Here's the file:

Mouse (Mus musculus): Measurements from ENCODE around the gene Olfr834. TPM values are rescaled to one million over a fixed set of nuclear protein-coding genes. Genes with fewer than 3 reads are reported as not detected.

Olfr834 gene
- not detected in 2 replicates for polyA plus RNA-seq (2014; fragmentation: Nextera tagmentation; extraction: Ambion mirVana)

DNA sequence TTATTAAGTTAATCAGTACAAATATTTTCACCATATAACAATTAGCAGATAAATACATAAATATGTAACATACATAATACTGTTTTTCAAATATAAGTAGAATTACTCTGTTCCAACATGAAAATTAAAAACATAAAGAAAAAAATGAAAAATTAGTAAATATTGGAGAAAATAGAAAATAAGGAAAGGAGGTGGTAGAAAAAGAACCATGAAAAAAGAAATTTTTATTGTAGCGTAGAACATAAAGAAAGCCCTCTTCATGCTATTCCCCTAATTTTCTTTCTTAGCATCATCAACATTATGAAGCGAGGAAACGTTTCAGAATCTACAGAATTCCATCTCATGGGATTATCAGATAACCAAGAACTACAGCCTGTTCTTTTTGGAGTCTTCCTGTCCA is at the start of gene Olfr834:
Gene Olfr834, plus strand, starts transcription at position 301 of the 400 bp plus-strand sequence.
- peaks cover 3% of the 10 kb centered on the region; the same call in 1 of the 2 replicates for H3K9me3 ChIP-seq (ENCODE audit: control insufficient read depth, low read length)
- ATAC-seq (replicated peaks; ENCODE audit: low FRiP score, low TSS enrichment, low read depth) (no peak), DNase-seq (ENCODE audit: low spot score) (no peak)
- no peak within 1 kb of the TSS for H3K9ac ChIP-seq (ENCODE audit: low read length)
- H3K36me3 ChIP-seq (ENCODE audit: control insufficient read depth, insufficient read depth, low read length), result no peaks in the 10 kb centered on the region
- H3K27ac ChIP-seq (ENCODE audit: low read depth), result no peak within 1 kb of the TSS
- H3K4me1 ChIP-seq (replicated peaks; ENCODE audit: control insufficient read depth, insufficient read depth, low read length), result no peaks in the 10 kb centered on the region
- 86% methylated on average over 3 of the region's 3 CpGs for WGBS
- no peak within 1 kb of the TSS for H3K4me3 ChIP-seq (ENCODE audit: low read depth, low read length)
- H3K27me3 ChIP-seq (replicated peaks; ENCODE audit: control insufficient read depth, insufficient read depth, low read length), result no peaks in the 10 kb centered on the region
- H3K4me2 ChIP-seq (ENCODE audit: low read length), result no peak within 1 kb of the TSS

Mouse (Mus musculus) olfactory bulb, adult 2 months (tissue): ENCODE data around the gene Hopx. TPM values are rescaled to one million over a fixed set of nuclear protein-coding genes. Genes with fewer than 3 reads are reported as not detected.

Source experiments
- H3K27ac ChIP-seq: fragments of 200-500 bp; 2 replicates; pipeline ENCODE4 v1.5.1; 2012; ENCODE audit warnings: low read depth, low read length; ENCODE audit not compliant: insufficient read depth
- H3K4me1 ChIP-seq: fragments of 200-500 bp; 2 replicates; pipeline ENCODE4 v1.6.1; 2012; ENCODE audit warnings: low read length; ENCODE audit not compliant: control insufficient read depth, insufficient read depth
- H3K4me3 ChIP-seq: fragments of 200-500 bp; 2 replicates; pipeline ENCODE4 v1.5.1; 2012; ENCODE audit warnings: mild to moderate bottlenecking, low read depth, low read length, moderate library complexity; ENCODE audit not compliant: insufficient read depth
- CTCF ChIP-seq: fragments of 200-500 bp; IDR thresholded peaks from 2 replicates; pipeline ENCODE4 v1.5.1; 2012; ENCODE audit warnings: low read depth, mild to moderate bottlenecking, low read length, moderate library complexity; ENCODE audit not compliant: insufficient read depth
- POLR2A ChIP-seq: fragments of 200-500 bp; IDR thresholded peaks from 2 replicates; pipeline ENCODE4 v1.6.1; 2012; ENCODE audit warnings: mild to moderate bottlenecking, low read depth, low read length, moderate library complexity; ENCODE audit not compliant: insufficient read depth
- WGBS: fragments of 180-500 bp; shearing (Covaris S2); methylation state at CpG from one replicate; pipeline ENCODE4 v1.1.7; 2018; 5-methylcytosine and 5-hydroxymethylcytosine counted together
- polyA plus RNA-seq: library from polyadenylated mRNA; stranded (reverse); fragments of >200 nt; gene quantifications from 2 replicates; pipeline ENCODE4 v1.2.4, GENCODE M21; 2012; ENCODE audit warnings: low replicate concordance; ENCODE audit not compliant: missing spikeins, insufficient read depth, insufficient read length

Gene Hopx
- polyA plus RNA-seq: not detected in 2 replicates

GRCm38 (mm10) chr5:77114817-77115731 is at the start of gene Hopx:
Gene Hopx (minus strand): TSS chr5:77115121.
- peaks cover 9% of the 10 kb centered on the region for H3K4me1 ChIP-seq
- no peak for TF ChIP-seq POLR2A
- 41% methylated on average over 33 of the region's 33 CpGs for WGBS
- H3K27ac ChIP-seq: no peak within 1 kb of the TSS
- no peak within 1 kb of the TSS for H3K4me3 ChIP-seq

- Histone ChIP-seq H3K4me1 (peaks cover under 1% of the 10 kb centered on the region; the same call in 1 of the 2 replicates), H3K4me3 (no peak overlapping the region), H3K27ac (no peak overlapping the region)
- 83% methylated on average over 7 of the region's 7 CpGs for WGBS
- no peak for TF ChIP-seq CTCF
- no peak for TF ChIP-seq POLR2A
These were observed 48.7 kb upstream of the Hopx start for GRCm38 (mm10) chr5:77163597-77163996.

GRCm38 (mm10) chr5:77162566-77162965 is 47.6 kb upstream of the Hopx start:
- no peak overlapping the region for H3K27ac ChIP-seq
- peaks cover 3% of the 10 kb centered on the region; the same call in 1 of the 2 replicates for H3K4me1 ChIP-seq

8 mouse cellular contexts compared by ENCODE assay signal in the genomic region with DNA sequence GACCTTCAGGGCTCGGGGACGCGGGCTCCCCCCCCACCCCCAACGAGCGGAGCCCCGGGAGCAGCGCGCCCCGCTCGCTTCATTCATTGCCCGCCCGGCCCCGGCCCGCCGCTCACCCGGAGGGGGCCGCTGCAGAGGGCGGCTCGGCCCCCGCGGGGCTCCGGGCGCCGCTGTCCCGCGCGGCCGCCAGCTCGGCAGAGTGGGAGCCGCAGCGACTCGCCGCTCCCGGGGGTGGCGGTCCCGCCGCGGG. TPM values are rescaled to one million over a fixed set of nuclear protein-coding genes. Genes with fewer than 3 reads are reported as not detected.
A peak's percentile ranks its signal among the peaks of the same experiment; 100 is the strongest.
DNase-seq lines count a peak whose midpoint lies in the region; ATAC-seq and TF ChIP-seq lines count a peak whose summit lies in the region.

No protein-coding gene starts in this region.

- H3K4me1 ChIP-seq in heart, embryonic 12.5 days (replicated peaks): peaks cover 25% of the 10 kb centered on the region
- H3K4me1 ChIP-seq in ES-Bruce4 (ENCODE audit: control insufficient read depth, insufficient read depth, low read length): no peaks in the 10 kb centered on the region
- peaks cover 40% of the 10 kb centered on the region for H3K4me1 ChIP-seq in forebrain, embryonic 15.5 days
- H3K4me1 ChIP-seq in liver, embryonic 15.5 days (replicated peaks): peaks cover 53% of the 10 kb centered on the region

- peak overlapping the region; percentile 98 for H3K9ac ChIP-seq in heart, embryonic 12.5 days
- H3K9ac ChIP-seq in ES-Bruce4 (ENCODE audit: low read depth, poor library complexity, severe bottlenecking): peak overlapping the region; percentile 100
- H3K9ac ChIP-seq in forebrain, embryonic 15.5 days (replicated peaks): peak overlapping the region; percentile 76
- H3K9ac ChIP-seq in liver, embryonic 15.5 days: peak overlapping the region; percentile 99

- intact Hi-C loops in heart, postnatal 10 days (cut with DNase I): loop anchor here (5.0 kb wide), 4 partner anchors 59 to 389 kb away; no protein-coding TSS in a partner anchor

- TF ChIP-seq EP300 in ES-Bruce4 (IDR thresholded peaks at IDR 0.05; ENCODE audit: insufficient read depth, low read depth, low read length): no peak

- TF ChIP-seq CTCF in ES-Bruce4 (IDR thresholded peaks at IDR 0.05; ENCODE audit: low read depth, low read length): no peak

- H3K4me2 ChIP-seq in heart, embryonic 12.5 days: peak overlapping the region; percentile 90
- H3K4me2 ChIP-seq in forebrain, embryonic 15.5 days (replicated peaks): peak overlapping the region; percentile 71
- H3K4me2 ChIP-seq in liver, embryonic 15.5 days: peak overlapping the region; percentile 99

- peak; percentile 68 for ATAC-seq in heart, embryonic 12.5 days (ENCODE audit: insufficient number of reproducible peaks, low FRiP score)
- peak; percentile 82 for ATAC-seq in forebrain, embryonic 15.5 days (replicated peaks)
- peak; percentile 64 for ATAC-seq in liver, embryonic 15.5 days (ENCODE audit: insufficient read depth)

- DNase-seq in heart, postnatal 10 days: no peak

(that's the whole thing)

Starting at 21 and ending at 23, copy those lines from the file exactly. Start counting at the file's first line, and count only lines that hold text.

- CTCF ChIP-seq: fragments of 200-500 bp; IDR thresholded peaks from 2 replicates; pipeline ENCODE4 v1.5.1; 2012; ENCODE audit warnings: low read depth, mild to moderate bottlenecking, low read length, moderate library complexity; ENCODE audit not compliant: insufficient read depth
- POLR2A ChIP-seq: fragments of 200-500 bp; IDR thresholded peaks from 2 replicates; pipeline ENCODE4 v1.6.1; 2012; ENCODE audit warnings: mild to moderate bottlenecking, low read depth, low read length, moderate library complexity; ENCODE audit not compliant: insufficient read depth
- WGBS: fragments of 180-500 bp; shearing (Covaris S2); methylation state at CpG from one replicate; pipeline ENCODE4 v1.1.7; 2018; 5-methylcytosine and 5-hydroxymethylcytosine counted together